- Layered/Redundant Defenses – In order to protect a supply chain from deep intrusion and corruption, we must take our next lessons from the mistakes of Amazon, the USS Roosevelt, and Maersk. Deep intrusion into the USS Roosevelt and Maersk’s systems effectively shut them down. In order to defend against similar situations, layered and redundant processes and systems are needed. Maersk was saved by a stroke of luck when one of their systems in Africa happened to be offline when the virus struck. The redundant offline system was able to back up the entire enterprise. The USS Roosevelt didn’t have any layered or redundant defenses to COVID-19 and the entire ship’s crew was put on quarantine. In the case of Amazon, every step of the supply chain process can spread the infection, potentially taking the infection deeper into the system. In order to combat this, additional protection measures should be employed at each step with redundant backups. The stroke of luck that saved Maersk gives us one example of how to model these defenses. Every step that has the potential to compromise the supply chain should have steps to rapidly identify, sanitize, and counter disruptions immediately starting with redundant back-ups processes.
- Invest in Risk Management – Stock outages at grocery stores and lack of ventilators to treat infected patients are indication of a surge in demand without the supplies or manufacturing capacity to meet that demand. This is a risk management problem. Having excess supplies or excess capacity is extremely costly when not needed; however, in cases like ventilators, lacking them can lead to a greater death rate. This is something the DoD should watch closely. If the Pentagon wants to protect itself from shortages such as these, not just in medical but in other supply chains too, it needs to continue to invest in new production methods, increase war reserve materials and other long-lead time/slow production items like aircraft parts. Current spending to combat COVID-19 will inevitably have to be paid for in reduced budgets; however, as a DoD and a nation, if we want to preserve lethality, we cannot afford to withhold risk management and sustainment spending.
Supply chain disruptions happen; however, COVID-19 has given the DoD and the world direct insights into the challenges of supply chain security. These challenges not only threaten people and systems, but they risk the nation’s security and the DoD’s ability to execute the National Defense Strategy. In an era of great power competition, and the need for logistics that can sustain under persistent multi-domain attacks, the DoD needs to take a hard look at the lessons from COVID-19 and apply them to improve supply chains’ security.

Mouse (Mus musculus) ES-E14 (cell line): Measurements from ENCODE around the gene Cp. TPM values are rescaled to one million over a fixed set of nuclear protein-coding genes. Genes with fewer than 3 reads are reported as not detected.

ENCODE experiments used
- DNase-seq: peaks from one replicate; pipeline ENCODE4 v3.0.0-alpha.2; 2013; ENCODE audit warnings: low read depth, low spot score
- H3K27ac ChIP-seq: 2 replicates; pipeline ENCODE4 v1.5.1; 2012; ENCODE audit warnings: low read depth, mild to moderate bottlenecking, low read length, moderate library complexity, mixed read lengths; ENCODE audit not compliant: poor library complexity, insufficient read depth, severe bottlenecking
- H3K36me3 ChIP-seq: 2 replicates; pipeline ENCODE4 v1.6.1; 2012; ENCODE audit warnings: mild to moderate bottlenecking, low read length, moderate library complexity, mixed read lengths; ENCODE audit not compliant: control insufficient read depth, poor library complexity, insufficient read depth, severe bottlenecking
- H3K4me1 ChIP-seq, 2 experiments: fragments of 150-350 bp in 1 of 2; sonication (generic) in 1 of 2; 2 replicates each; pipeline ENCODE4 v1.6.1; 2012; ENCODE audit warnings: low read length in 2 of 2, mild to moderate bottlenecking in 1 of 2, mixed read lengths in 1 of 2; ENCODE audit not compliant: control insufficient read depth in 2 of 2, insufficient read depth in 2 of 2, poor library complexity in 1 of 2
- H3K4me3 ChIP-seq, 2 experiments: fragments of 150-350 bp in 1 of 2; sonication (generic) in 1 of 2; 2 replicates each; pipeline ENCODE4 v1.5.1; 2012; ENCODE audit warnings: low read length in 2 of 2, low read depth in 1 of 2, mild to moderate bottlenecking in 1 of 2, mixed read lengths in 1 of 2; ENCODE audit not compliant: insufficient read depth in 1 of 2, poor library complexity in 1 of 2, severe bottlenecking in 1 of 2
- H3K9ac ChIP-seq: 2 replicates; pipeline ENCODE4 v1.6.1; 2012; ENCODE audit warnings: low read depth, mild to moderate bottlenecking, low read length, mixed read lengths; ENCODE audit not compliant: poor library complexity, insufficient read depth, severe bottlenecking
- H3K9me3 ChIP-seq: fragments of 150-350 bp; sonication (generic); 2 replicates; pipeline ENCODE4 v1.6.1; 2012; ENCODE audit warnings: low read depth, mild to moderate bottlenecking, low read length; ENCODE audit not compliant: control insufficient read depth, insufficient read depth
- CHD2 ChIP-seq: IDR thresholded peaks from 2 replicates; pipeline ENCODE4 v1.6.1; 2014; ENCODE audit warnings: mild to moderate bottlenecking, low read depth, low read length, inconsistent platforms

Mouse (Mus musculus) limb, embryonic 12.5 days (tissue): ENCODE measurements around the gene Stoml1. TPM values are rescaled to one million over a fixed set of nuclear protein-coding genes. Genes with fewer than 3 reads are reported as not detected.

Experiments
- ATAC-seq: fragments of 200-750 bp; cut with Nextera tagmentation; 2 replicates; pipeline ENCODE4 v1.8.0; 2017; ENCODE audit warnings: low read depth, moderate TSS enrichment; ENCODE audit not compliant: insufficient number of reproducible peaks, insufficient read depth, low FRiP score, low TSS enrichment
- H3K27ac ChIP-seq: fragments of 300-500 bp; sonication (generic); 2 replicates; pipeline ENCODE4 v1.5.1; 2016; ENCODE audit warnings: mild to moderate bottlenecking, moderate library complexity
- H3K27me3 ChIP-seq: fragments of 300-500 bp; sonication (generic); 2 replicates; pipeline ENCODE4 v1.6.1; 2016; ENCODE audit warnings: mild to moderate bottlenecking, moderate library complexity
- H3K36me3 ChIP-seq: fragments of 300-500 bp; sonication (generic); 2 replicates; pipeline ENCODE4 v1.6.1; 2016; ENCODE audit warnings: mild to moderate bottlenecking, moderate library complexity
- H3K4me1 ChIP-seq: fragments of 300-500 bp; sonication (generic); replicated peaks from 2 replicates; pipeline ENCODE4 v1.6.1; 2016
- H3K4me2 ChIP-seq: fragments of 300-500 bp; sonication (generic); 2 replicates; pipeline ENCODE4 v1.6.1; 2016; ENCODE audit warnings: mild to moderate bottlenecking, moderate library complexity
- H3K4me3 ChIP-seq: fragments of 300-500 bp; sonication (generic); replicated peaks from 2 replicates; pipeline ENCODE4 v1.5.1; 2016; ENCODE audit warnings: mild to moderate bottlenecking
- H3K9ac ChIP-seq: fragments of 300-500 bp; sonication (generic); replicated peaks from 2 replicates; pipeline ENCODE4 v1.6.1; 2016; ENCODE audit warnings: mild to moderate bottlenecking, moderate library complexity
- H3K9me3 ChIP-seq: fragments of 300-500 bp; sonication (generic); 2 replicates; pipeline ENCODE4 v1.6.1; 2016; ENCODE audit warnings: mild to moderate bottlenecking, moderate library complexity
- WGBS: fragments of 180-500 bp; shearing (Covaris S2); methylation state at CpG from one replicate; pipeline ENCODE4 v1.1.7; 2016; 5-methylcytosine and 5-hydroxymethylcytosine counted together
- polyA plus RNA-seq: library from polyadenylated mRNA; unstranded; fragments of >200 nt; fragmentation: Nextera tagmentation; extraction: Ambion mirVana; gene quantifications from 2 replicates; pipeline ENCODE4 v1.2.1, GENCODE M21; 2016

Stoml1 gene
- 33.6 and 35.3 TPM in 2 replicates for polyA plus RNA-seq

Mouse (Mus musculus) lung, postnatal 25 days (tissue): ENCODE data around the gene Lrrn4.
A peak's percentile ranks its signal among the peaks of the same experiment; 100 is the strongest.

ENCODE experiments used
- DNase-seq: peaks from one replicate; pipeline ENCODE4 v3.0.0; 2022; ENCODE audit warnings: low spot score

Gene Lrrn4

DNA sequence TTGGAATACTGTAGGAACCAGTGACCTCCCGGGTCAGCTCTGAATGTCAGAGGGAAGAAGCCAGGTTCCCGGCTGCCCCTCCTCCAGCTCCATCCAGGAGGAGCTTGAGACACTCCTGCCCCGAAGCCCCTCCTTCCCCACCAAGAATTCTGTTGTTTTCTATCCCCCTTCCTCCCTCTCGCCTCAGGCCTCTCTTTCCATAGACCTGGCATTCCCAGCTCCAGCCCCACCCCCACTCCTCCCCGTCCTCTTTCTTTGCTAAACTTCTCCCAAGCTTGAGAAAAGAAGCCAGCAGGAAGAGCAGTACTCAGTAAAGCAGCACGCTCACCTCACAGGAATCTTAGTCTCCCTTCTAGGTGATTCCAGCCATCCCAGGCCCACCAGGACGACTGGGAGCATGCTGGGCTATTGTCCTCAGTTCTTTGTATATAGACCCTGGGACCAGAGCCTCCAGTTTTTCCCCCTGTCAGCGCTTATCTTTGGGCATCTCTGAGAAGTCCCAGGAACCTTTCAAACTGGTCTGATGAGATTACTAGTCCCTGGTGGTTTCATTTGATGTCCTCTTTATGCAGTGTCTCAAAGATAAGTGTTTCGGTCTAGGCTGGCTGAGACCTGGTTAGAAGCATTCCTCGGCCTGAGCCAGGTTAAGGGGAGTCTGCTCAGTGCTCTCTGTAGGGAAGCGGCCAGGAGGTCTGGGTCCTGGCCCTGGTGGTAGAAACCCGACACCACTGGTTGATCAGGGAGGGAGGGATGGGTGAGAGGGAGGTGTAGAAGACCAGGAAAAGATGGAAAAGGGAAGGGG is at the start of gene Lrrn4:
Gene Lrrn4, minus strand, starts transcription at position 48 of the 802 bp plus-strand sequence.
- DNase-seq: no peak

Without effective supply chains, businesses, governments, societies, and military operations fail. If the supply chain does not work, wheat from the field never becomes bread in a basket. Without spare parts, fuel ships, planes and tanks stand still. Without food or water, people cannot work. Without bullets and bombs, the DoD cannot fight. Without medical supplies, doctors and nurses cannot save lives. Without secure supply chains, the world stops.
These five lessons: the need for early identification and resolution, unified effort, better infrastructure security, layered and redundant defenses, and investments in risk management will increase supply chain security and better prepare the DoD and the nation to counter present and future threats to logistics and supply chains.
About the Author:
Maj McLean is a career Logistics Readiness Officer currently assigned to the Defense Logistics Agency with an upcoming assignment to attend the Advanced Study of Air Mobility (ASAM) Course. He was commissioned through Texas Tech University in 2008 and has a Masters of Science in Supply Chain Management from Syracuse University. Prior to this assignment, he was the Executive Officer of the 635th Supply Chain Operations Wing and has served as a Squadron Director of Operations, Flight Commander, Installation Deployment Officer, African Air Advisor, and Combat Advisor.